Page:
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Razinsky, L. (2007). A Psychoanalytic Struggle with the Concept of Death: A New Reading of Freud's “Thoughts for the Times on War and Death”. Psychoanal. Rev., 94(3):355-387.

(2007). Psychoanalytic Review, 94(3):355-387

A Psychoanalytic Struggle with the Concept of Death: A New Reading of Freud's “Thoughts for the Times on War and Death”

Liran Razinsky

Psychoanalysis, both in theory and praxis, has difficulty in dealing with death. Several questions impose themselves right away: Does psychoanalytic theory have a unique attitude toward this phenomenon, toward this element of people's lives? Can it deal with death in the same manner that it deals with other phenomena? Is death considered a problem?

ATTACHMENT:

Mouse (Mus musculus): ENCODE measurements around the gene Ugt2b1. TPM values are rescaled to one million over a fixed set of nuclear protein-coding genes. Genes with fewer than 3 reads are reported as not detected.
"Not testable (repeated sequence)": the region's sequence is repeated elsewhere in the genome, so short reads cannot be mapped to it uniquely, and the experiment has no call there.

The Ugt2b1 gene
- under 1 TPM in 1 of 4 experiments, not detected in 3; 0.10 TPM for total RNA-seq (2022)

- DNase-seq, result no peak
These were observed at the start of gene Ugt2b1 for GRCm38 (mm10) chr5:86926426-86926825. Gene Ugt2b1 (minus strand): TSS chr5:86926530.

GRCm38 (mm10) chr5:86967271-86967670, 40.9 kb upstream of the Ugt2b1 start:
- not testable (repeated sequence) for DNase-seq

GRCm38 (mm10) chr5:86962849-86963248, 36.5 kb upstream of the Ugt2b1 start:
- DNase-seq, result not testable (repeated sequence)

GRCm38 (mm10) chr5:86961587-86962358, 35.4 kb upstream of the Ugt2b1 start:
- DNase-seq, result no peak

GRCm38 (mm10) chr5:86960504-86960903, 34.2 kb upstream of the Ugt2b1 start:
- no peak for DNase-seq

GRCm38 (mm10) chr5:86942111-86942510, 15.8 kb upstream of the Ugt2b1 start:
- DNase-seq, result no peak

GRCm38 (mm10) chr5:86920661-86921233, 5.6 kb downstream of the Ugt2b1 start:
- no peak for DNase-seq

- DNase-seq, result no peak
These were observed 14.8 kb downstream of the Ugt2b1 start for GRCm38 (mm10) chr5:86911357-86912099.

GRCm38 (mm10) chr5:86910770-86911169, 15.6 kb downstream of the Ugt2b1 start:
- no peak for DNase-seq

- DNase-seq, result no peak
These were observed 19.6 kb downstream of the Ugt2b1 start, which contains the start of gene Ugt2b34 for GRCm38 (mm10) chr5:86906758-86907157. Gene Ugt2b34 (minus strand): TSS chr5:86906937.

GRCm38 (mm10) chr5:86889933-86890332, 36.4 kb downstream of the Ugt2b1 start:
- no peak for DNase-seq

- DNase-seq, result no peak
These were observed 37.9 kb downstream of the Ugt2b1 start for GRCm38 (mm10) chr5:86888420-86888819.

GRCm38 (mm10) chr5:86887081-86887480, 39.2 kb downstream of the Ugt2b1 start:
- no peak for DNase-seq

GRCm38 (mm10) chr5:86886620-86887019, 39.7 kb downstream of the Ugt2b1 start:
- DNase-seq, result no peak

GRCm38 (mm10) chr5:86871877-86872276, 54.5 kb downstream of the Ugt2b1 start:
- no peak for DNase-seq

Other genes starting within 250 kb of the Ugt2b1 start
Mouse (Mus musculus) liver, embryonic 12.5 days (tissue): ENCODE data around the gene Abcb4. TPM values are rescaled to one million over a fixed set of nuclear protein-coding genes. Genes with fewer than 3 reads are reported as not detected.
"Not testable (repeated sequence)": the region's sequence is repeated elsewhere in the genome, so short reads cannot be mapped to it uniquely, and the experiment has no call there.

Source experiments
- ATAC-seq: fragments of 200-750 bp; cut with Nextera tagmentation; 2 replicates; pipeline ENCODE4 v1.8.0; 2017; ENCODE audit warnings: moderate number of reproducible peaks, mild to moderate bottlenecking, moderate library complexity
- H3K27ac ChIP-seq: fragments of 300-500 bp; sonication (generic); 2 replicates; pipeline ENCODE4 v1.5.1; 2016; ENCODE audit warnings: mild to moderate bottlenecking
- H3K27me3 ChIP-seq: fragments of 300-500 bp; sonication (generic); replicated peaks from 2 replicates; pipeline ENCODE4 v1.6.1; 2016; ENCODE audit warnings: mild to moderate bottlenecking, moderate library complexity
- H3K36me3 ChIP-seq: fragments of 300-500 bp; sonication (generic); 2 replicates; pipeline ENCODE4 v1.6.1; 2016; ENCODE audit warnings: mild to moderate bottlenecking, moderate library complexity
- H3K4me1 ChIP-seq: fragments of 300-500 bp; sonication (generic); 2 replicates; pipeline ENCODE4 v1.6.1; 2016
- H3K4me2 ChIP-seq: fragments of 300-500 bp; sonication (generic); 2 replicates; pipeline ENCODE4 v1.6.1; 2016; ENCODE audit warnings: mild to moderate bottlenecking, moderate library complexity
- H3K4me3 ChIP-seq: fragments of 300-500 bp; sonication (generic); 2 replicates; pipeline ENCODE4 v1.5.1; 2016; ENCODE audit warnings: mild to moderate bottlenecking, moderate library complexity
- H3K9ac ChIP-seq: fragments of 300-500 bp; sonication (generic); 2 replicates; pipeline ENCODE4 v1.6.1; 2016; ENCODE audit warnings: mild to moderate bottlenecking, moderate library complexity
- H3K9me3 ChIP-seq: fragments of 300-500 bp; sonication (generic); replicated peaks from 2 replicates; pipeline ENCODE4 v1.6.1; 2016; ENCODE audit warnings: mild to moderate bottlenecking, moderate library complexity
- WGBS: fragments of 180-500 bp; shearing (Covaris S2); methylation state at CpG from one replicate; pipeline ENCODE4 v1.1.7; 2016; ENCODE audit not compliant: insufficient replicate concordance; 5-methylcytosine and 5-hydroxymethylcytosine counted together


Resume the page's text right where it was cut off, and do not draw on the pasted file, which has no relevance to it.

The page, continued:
Three main problems can be identified within the mainstream psychoanalytic treatment of death. I will mention them only briefly here. The first is the lack of interest in the subject. Death, to put it bluntly, is not considered a problem; it is not considered a factor of primary importance in mental life. The easiest way to establish this is simply to note the minimal number of texts in the psychoanalytic literature dedicated to this subject, and its marginality among the topics ordinarily discussed.1 Lack of interest on the theoretical level influences, and is influenced by, inattention on the practical level, in therapy, to issues of finitude and death anxiety. Second, often when authors do deal with death, they do so in a reductionist manner. Fear of death, it is argued, is essentially fear of something else (see, for example, Brodsky, 1959; Chadwick, 1929; Fenichel, 1945, pp. 208-209, 544). This approach dates back to Freud's earliest formulations regarding the fear of death (1900, p.

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